There are two possibilities:
1) We are so old and decrepit that our prostate is actually having a gravitational effect on our judgment. This is not to be discounted. Our favorite song is "Stardust."
2) The new online shopping site Honeyshed is an embarrassment to all concerned, including the target audience, but especially David Droga, partner and creative chief of the enterprise.
Honeyshed describes itself as home shopping for the "digital generation," which means they watch "Project Runway" on cable and everything else on their computers and telephones.
|OMG, is there anything in marketing more painful to witness than generational slumming?|
They are all named Courtney.
Got the picture? Now, maybe you think that's stereotyping, maybe just a bit reductive to describe about 30 million Americans of all races, creeds and wireless plans. Somebody should make the same point to Honeyshed, which seems to have informed itself about an entire generation exclusively by watching the final six broadcasts of "Total Request Live."
The site is organized as a video screen surrounded by channel options: beauty, girl fashion, music, shoes and hats (oops, make that "kicks to lids," as the heppest dawgs like to groove, daddio). Click on one, and something horrible happens: The video begins, whereupon you are assaulted with a hip-hop or techno soundtrack and talentless, torturously fashionable 19-year-olds talking up the product.
It's not just the forced lifestyle references and jargon (for a Puma sneaker: "You can wear this to the club. You can wear this while you get jiggy. You can wear it just to have a latte"). It's also the jump cuts, the "outrageous" costumes, the random bits of absurdity thrown in willy-nilly to establish the sales drones' "personalities" and postmodern self-awareness/irony bona fides. When some nerd in a red windbreaker opens the offer for a "Donnie Brasco" DVD with a little beat-box riff, it's supposed to be random and funny.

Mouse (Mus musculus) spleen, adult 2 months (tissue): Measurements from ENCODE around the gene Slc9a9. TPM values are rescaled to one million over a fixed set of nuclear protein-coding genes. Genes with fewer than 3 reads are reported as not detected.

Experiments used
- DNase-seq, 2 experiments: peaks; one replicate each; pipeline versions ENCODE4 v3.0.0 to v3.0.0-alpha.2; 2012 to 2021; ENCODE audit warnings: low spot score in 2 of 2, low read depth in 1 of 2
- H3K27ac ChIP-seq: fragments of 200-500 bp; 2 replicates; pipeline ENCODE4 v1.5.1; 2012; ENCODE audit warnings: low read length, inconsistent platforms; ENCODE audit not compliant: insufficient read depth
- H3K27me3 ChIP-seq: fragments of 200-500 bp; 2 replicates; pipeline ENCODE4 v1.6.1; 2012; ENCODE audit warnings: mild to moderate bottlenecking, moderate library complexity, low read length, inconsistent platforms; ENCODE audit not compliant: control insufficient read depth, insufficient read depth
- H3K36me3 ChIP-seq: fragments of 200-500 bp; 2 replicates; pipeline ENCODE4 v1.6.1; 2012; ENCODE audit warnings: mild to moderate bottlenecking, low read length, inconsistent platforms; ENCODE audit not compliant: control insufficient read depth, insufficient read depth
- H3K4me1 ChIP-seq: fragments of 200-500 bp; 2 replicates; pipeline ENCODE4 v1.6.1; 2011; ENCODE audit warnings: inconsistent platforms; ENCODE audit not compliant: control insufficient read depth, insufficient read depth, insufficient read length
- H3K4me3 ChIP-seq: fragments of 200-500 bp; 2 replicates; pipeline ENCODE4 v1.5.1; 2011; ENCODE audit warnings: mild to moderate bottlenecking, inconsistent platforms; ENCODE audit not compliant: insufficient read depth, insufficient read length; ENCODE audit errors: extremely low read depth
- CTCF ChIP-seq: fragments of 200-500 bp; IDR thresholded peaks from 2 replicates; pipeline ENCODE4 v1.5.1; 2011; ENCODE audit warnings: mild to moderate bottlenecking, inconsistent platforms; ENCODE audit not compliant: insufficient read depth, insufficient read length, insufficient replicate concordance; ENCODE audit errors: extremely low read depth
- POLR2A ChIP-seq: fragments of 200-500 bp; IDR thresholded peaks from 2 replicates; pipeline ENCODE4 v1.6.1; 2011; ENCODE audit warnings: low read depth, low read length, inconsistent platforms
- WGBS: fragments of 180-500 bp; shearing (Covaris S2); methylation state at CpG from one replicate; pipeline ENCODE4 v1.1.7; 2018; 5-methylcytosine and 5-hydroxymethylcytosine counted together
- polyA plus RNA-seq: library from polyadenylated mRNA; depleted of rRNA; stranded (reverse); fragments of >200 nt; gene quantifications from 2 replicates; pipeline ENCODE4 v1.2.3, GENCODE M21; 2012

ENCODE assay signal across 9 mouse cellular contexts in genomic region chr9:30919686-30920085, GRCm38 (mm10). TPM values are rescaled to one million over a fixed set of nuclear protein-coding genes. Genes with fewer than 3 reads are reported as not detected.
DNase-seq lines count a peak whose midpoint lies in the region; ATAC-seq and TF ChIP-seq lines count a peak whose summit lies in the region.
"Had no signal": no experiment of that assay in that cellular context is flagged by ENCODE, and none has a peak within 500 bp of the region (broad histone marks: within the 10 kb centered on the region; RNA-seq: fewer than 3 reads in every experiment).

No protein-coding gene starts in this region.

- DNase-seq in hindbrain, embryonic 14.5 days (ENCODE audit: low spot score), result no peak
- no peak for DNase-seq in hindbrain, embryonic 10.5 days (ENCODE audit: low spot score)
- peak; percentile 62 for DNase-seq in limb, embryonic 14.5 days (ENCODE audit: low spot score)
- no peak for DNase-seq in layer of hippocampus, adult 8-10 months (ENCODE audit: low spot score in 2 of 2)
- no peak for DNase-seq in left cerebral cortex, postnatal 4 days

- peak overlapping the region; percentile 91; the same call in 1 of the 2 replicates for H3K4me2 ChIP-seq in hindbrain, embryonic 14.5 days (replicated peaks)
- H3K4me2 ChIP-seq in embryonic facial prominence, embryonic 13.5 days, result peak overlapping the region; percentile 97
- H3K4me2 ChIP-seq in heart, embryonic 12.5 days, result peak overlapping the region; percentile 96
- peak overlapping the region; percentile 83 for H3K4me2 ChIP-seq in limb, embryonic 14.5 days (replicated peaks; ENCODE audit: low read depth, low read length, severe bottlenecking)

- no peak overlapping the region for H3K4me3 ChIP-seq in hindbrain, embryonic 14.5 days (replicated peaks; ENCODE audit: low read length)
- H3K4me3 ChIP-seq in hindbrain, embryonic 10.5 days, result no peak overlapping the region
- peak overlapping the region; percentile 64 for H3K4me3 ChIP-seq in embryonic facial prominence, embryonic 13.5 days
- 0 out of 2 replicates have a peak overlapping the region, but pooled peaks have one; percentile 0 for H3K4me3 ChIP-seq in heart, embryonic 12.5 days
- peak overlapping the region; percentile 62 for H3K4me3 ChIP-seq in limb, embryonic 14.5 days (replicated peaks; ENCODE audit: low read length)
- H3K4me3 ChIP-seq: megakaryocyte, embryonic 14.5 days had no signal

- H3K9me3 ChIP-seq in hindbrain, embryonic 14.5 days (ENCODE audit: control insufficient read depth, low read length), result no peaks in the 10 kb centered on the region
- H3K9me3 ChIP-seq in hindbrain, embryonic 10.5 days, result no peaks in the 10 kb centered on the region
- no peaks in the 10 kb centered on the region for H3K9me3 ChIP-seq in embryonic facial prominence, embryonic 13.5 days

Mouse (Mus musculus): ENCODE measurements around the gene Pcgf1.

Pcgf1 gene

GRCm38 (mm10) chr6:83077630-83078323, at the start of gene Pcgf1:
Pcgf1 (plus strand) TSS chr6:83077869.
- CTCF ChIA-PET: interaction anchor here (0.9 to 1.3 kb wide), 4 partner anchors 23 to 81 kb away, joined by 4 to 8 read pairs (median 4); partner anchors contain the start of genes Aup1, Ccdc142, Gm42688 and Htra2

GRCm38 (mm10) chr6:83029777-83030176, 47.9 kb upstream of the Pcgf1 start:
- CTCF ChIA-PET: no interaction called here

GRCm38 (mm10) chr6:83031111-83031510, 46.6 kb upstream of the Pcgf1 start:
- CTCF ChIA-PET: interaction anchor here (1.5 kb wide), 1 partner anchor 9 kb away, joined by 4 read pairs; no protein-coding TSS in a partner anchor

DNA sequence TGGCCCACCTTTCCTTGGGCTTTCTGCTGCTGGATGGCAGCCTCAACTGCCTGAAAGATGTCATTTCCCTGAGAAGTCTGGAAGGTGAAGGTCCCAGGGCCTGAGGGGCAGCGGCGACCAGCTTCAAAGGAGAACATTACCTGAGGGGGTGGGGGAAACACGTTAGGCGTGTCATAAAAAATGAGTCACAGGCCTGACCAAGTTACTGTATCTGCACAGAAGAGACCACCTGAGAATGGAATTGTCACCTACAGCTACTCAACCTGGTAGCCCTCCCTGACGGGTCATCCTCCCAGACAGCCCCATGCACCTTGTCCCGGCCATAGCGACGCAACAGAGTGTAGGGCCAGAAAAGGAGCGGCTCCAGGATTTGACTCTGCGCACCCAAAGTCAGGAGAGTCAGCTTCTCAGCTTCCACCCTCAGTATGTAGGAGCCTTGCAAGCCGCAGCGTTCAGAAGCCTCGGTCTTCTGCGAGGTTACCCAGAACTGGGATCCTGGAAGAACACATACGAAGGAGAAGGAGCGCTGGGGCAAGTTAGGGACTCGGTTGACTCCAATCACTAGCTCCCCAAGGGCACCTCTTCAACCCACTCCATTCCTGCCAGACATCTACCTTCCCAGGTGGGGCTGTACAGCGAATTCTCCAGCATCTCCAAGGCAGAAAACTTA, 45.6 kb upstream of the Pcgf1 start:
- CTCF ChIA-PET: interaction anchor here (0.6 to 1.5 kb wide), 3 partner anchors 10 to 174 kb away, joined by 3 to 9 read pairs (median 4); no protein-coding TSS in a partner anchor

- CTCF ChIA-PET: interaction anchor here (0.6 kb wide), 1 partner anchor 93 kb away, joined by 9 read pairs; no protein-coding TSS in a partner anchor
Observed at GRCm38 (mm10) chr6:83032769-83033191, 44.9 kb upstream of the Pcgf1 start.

It's sure not funny, and it isn't random, either. To experience Honeyshed is to be aware of a lot of ad-agency grown-ups and near-grown-ups trying very, very hard to amuse almost-near-grown-ups. OMG, is there anything in marketing more painful to witness than generational slumming? Sure, vast swaths of the youthful are indeed shallow, vain and repulsively acquisitive as never before. And, as we so love to observe, exactly half of them are dumber than average. But even the most superficial Courtney out there can recognize the act of clumsy pandering in progress.
And so gigantically unnecessary.
Obviously the idea is to combine selling and entertainment, but this misses the even more obvious: QVC, which is one skeezy home-shopping sales pitch after another for one cheesy product after another, works for a frightening chunk of the population because for them shopping is entertainment -- for the 14-to-21 demographic more than most. After all, their social lives are largely built around The Mall. It is the town square, amusement park and church sprawled into one.
Dude, lose the patter. Lose the quirkiness. Lose the posturing altogether. Choose talent based not on their look but on their ability to sell, sell, sell crap to those bored teenagers with more credit cards than sense.
In other words: Hey, you kids! You snotty little ... GET OFF OF MY SCREEN!
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CORRECTION: An earlier version of this story incorrectly identified Droga5 as the agency responsible for Honeyshed. Honeyshed is a joint venture of Publicis Groupe, Droga5 and Smuggler. The site was created in-house.